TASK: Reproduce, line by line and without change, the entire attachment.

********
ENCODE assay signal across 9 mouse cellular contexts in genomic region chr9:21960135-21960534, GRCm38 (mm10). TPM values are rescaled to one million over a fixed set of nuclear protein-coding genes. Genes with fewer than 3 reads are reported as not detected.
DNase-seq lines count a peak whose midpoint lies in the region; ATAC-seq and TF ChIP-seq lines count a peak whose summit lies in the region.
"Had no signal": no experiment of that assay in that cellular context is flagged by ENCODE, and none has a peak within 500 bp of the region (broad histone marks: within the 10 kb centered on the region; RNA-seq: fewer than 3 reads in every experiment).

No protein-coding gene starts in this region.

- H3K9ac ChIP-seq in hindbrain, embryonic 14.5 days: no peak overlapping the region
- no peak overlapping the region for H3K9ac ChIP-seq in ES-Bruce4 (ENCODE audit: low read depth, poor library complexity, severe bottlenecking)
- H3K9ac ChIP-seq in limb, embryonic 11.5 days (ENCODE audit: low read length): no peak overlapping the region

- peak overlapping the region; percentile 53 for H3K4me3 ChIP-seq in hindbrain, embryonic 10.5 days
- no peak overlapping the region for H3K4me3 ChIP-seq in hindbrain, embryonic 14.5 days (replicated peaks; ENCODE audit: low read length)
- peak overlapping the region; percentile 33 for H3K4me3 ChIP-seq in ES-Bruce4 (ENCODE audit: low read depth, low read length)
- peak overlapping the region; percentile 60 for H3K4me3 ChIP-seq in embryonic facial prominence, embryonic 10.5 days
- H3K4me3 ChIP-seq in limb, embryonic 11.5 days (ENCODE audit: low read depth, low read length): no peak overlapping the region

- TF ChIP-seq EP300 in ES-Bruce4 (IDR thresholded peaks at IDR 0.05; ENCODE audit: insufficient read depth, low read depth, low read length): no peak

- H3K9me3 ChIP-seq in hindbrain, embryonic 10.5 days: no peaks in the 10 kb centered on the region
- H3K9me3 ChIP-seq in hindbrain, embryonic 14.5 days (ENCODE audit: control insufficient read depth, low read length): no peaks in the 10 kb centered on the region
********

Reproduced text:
ENCODE assay signal across 9 mouse cellular contexts in genomic region chr9:21960135-21960534, GRCm38 (mm10). TPM values are rescaled to one million over a fixed set of nuclear protein-coding genes. Genes with fewer than 3 reads are reported as not detected.
DNase-seq lines count a peak whose midpoint lies in the region; ATAC-seq and TF ChIP-seq lines count a peak whose summit lies in the region.
"Had no signal": no experiment of that assay in that cellular context is flagged by ENCODE, and none has a peak within 500 bp of the region (broad histone marks: within the 10 kb centered on the region; RNA-seq: fewer than 3 reads in every experiment).

No protein-coding gene starts in this region.

- H3K9ac ChIP-seq in hindbrain, embryonic 14.5 days: no peak overlapping the region
- no peak overlapping the region for H3K9ac ChIP-seq in ES-Bruce4 (ENCODE audit: low read depth, poor library complexity, severe bottlenecking)
- H3K9ac ChIP-seq in limb, embryonic 11.5 days (ENCODE audit: low read length): no peak overlapping the region

- peak overlapping the region; percentile 53 for H3K4me3 ChIP-seq in hindbrain, embryonic 10.5 days
- no peak overlapping the region for H3K4me3 ChIP-seq in hindbrain, embryonic 14.5 days (replicated peaks; ENCODE audit: low read length)
- peak overlapping the region; percentile 33 for H3K4me3 ChIP-seq in ES-Bruce4 (ENCODE audit: low read depth, low read length)
- peak overlapping the region; percentile 60 for H3K4me3 ChIP-seq in embryonic facial prominence, embryonic 10.5 days
- H3K4me3 ChIP-seq in limb, embryonic 11.5 days (ENCODE audit: low read depth, low read length): no peak overlapping the region

- TF ChIP-seq EP300 in ES-Bruce4 (IDR thresholded peaks at IDR 0.05; ENCODE audit: insufficient read depth, low read depth, low read length): no peak

- H3K9me3 ChIP-seq in hindbrain, embryonic 10.5 days: no peaks in the 10 kb centered on the region
- H3K9me3 ChIP-seq in hindbrain, embryonic 14.5 days (ENCODE audit: control insufficient read depth, low read length): no peaks in the 10 kb centered on the region